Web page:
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Bulk oil imports system runs into serious trouble

Discussion in 'Biashara, Uchumi na Ujasiriamali' started by Kibanga Ampiga Mkoloni, Sep 24, 2012.

  1. Kibanga Ampiga Mkoloni

    Kibanga Ampiga Mkoloni JF-Expert Member

    Sep 24, 2012
    Joined: Aug 9, 2007
    Messages: 12,386
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    HIVI TAKUKURU WANAKZI GANI ? au mpaka watu waseme ?

    TISS je? si walitakiwa walijue hili mapema ?

    Bulk oil imports system runs into serious trouble [TABLE="class: contentpaneopen"]
    [TD] Written by ANIL KIJA
    [TD="class: createdate"] Friday, 31 August 2012 07:30 [/TD]
    [TD] THE recently-introduced system of importing oil in bulk in order to reduce downstream costs has already run into problems that should have been foreseen, observers say.The reason for the rising skepticism about how the new 'bulk oil procurement' method would combine price efficiency with quality oil is that those in charge of the processes don't seem to have found an answer to the problems of quality.

    Fuel retailers are already saying that much of the imported oil is bad – and the controllers vacillating about that!

    A fortnight or so ago, the Tanzania Bureau of Standards (TBS) issued a statement denying that some substandard oil was imported under the new system. However, other authorities in the same field seemed to hold a different stance!

    A statement released on Tuesday by the Petroleum Importation Coordinator (PIC) said that, in an effort to control fuel adulteration, a three-months ban had been imposed on importers of substandard oil under the bulk procurement system.

    The statement also noted that PIC shall embark on inspection of fuel from neighbouring countries...

    but on the basis of experience, if internal controls prove to be intense enough, the latter method could be used by auxiliary 'bulk importers,' as regularity of inspection of oil from across borders would be substantially less intense.

    Briefing the media on the move, PIC Board Chairman Sharif Mansoor said TBS was conducting six tests out of the 17 tests required for adequate quality control.

    As it happens, Sharif Mansoor is also a director for Addax Energy SA, whose Switzerland-based parent company is the winner under the new system of a tender to import 232,000 tonnes of petroleum products for October 2012!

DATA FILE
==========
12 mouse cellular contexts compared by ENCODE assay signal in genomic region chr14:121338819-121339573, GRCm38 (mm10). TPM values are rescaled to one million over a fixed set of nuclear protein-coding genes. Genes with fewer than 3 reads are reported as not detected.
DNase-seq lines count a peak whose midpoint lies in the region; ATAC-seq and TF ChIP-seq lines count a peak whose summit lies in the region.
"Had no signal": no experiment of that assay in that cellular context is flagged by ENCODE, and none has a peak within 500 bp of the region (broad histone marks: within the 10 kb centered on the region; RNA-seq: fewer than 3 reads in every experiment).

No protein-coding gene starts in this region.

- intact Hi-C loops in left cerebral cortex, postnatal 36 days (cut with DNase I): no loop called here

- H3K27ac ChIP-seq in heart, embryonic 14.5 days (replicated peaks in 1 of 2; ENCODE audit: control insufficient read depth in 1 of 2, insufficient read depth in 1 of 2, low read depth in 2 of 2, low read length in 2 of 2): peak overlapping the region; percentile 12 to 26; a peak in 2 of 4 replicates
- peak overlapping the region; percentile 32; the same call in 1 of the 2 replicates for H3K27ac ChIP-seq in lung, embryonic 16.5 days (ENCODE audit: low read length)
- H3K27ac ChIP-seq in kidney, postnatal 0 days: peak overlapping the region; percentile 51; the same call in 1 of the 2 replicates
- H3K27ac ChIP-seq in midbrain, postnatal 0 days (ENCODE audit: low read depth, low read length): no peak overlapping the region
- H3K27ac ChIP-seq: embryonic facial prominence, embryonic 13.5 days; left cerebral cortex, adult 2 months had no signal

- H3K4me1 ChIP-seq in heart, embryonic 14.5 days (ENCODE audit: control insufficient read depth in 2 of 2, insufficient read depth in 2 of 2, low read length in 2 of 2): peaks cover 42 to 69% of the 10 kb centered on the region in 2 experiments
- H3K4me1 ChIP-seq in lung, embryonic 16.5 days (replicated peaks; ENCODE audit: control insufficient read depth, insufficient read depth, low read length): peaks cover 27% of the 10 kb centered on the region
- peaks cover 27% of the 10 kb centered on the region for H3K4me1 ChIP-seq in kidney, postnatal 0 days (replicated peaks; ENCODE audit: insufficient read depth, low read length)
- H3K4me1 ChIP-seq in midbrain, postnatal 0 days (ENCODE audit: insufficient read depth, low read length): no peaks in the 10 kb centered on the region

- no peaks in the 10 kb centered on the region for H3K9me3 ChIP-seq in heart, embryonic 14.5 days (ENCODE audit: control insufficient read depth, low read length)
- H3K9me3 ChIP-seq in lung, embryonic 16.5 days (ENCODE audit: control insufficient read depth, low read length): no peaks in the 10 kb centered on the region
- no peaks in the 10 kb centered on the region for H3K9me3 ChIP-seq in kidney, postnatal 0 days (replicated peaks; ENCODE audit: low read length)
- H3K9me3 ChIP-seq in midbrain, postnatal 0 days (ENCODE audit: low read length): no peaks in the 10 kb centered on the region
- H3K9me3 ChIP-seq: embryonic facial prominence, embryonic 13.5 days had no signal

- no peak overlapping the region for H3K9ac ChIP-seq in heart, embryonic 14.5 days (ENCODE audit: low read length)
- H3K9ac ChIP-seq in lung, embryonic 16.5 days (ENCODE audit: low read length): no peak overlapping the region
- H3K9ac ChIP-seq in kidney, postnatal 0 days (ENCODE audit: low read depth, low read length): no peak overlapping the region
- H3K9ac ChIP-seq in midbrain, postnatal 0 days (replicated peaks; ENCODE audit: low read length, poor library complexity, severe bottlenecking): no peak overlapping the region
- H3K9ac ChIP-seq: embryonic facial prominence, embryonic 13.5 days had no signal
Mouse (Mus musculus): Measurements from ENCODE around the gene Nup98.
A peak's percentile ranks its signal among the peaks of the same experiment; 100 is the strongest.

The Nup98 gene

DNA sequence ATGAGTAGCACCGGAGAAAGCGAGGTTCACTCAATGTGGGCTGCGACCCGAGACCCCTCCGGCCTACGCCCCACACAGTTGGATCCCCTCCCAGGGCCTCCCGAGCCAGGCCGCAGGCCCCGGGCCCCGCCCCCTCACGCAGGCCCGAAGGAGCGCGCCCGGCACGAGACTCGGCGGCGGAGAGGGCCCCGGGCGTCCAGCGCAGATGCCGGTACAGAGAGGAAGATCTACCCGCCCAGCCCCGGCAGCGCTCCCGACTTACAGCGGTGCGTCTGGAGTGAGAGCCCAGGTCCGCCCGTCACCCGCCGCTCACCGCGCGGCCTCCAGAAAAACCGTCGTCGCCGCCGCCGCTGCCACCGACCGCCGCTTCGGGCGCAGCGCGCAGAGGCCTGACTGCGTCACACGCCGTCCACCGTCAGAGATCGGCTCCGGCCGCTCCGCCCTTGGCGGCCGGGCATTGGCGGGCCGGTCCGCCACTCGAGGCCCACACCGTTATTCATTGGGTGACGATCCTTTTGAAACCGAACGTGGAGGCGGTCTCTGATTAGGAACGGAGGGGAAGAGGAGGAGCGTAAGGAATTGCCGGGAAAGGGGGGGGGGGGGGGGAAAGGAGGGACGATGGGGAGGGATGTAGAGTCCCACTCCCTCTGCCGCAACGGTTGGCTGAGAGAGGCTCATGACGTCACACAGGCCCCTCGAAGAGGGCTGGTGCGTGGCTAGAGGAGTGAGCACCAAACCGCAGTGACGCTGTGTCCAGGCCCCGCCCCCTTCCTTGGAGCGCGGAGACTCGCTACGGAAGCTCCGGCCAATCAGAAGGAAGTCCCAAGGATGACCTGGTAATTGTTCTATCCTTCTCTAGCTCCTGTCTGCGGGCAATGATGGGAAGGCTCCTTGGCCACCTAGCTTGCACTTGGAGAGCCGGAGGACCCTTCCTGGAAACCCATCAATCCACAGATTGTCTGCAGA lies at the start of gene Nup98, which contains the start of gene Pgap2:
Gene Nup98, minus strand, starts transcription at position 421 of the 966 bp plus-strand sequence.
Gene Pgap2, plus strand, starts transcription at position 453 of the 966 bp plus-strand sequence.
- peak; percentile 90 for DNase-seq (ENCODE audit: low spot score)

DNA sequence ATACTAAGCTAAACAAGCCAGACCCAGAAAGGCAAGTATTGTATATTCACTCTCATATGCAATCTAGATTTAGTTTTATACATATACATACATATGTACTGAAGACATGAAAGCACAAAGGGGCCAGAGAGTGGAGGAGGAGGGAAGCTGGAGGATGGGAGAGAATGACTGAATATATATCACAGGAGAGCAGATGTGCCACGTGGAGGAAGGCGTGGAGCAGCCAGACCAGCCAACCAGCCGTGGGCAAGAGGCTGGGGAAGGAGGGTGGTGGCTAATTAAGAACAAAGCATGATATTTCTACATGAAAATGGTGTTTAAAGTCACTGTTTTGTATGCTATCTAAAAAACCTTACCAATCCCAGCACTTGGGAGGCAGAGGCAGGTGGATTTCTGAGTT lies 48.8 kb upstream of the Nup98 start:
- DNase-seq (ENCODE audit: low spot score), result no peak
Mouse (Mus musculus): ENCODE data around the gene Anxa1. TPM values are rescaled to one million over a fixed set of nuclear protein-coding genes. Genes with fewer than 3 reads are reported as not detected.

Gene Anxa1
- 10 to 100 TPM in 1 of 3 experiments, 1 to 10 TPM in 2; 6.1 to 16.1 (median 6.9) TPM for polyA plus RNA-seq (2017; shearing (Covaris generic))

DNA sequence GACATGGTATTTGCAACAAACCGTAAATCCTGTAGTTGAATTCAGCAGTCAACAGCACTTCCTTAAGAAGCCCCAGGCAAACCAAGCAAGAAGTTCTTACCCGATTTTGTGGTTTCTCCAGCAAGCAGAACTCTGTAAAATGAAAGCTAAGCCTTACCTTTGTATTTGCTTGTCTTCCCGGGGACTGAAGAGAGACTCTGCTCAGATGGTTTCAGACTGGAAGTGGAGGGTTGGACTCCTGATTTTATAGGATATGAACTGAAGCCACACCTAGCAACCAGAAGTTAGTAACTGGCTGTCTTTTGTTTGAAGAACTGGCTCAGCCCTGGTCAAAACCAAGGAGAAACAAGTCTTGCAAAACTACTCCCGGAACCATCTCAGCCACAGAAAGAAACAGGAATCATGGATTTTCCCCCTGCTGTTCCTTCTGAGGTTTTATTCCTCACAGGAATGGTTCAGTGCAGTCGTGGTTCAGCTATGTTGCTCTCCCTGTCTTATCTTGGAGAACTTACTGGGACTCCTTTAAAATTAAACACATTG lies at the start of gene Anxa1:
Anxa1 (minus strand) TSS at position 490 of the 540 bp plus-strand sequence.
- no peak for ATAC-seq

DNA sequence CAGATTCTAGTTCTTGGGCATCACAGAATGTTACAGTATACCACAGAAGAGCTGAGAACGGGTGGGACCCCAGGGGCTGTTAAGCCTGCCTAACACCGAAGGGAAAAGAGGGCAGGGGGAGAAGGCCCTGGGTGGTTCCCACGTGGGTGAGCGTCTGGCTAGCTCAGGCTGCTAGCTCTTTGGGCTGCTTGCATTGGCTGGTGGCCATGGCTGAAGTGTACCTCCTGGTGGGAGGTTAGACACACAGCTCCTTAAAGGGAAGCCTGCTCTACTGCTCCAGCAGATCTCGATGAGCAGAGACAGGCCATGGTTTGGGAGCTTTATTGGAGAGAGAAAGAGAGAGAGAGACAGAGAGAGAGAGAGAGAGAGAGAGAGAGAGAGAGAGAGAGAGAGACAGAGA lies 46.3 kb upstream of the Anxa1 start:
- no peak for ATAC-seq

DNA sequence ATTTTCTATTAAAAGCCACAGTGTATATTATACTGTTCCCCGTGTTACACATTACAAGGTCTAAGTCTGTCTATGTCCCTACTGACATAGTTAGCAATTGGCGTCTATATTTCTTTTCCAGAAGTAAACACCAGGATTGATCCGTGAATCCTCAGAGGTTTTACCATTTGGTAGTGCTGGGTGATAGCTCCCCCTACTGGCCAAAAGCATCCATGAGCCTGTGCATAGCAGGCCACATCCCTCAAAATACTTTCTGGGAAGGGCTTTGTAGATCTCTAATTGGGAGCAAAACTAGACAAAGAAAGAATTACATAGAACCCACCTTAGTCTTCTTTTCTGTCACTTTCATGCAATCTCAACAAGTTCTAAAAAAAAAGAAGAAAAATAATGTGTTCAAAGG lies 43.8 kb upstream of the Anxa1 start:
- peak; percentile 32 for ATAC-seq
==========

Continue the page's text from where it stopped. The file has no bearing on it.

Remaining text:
The Board chairman said that “PIC shall not allow the importation of oil mixed with ethanol...

    "To ensure importation of quality products, PIC will from now test “the products) in other countries," he stated.

    If nothing else, this illustrates an experimental way of doing things which analysts say shows that the bulk importation system is based on trial and error!

    This functional asymmetry apart, there is a slight problem in the PIC, what with the Board chairman also being the director of a bidding company... This brings matters back to the crucial issue of 'conflict of interests!'

    The fact that the PIC is chiefly based in the private sector – and that bulk oil importation was ostensibly designed to control the private sector – shows policy failure...

    In effect, PIC is sort of private sector self-regulation, assisted by a flawed oil quality checking method as the TBS – going on the basis of the PIC Board chairman's remarks!

    Structurally, if PIC controls bulk oil importations, and it is itself situated in the private sector (or works chiefly on that basis), it would then follow that some other public agency should be overseeing its operations and the quality of its own work.

    This is not only in the testing of oil products, but also in its reporting mechanisms, so as to ensure that nothing goes wrong – or is conducted by discretion due, for instance, to a conflict of interests!

    Agencies that are well-placed to do so of course include TBS – if it had not been tasked initially with the testing itself – and the Energy & Water Utilities Regulatory Authority (EWURA).

    This latter seemed to be the logical authority in that regard, but may have been hived out of that function to create organisational space for other agencies to be created – ostensibly to reduce bureaucracy, and long waiting periods at the ports, etc.

    While TBS has insisted that some of the oil which imported under the bulk procurement system was adulterated, EWURA officials witnessing the tender opening refused to comment on the recent changes announced by PIC!

    If nothing else, this implies that there are elements of dissent or disagreement with the method(s) used and the results thereof – but preferred not to make the matter public!

    At the same time, there is a 'public relations' aspect to the issue... Or, rather: revenue collection overriding consideration. This could, in a way, explain some of the problems of interest and checking that are surfacing regarding how bulk oil importation is being managed and/or reformulated from time to time.